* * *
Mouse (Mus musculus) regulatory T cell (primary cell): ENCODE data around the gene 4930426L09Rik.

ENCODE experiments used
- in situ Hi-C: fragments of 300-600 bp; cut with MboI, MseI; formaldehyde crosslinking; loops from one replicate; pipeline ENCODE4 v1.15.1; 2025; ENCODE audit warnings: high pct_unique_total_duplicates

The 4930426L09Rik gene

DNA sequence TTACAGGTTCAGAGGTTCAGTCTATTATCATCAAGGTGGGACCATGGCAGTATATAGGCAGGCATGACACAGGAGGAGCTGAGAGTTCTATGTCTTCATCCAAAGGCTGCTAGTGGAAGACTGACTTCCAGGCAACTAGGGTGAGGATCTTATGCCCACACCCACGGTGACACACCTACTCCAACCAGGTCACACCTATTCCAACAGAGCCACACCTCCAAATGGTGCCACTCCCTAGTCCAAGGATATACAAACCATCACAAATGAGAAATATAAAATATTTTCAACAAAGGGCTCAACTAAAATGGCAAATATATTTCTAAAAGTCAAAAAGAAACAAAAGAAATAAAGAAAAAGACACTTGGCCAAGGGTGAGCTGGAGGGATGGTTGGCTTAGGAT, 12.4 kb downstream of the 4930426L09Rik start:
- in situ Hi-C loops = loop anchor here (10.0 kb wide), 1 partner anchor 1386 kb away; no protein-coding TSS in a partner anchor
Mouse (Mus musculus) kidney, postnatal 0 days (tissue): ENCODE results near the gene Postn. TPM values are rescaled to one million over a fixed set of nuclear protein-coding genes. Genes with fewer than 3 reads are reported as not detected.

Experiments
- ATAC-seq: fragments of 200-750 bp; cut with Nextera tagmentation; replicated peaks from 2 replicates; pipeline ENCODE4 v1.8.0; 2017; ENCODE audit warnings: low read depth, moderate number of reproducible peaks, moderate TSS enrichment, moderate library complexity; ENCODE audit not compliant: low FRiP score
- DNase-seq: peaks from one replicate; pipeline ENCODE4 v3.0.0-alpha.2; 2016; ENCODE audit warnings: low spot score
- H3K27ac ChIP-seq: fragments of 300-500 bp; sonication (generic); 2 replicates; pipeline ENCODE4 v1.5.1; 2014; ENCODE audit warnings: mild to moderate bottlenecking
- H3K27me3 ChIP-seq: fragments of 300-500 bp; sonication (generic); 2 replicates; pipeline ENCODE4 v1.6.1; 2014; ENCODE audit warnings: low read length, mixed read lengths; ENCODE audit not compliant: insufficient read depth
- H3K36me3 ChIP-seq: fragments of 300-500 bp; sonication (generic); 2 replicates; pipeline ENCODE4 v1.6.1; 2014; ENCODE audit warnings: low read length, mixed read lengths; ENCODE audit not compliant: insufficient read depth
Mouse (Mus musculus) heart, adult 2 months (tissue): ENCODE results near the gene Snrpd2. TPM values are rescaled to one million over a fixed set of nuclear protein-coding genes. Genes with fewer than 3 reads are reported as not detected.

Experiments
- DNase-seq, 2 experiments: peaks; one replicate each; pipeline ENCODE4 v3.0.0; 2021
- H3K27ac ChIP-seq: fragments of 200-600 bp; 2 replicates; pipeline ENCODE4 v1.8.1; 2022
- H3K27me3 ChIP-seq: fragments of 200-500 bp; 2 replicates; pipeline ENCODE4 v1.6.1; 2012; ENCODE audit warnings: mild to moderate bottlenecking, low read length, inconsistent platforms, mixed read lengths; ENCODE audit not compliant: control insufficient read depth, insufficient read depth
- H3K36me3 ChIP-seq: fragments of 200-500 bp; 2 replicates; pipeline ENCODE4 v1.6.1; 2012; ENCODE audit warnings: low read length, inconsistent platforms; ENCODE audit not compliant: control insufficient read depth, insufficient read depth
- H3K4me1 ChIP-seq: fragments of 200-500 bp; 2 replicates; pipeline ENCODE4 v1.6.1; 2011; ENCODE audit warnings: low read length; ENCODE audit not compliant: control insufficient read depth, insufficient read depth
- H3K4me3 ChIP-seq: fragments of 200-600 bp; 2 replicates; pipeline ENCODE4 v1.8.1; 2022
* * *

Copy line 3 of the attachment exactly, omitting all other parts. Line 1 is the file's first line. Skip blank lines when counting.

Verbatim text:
- in situ Hi-C: fragments of 300-600 bp; cut with MboI, MseI; formaldehyde crosslinking; loops from one replicate; pipeline ENCODE4 v1.15.1; 2025; ENCODE audit warnings: high pct_unique_total_duplicates